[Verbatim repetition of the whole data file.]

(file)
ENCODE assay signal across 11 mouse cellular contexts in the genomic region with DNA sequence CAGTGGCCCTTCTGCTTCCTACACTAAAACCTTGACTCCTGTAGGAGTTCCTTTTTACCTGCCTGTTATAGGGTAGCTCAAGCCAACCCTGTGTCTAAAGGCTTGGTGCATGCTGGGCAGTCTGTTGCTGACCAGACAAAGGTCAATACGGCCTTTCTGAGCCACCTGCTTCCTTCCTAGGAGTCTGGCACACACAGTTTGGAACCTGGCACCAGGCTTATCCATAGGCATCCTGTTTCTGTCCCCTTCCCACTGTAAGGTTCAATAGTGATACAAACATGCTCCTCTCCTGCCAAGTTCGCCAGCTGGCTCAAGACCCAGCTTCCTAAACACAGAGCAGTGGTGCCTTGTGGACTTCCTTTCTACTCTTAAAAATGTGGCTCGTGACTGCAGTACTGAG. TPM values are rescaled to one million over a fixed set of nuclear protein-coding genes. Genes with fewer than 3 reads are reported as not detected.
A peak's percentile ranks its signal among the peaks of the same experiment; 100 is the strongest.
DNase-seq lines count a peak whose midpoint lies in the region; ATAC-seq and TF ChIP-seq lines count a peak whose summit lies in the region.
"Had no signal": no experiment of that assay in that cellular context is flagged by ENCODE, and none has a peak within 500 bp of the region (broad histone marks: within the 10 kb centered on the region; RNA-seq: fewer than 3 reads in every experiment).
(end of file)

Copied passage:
ENCODE assay signal across 11 mouse cellular contexts in the genomic region with DNA sequence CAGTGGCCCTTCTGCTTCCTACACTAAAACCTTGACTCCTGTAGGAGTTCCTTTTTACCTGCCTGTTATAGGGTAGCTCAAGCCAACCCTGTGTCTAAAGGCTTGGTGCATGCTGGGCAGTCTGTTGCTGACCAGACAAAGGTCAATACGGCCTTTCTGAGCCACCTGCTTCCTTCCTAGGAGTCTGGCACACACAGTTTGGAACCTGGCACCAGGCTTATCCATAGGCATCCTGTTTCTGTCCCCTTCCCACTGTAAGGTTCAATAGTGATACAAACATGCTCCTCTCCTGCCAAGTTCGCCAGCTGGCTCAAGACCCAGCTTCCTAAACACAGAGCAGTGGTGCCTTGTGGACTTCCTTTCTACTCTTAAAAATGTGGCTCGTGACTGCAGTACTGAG. TPM values are rescaled to one million over a fixed set of nuclear protein-coding genes. Genes with fewer than 3 reads are reported as not detected.
A peak's percentile ranks its signal among the peaks of the same experiment; 100 is the strongest.
DNase-seq lines count a peak whose midpoint lies in the region; ATAC-seq and TF ChIP-seq lines count a peak whose summit lies in the region.
"Had no signal": no experiment of that assay in that cellular context is flagged by ENCODE, and none has a peak within 500 bp of the region (broad histone marks: within the 10 kb centered on the region; RNA-seq: fewer than 3 reads in every experiment).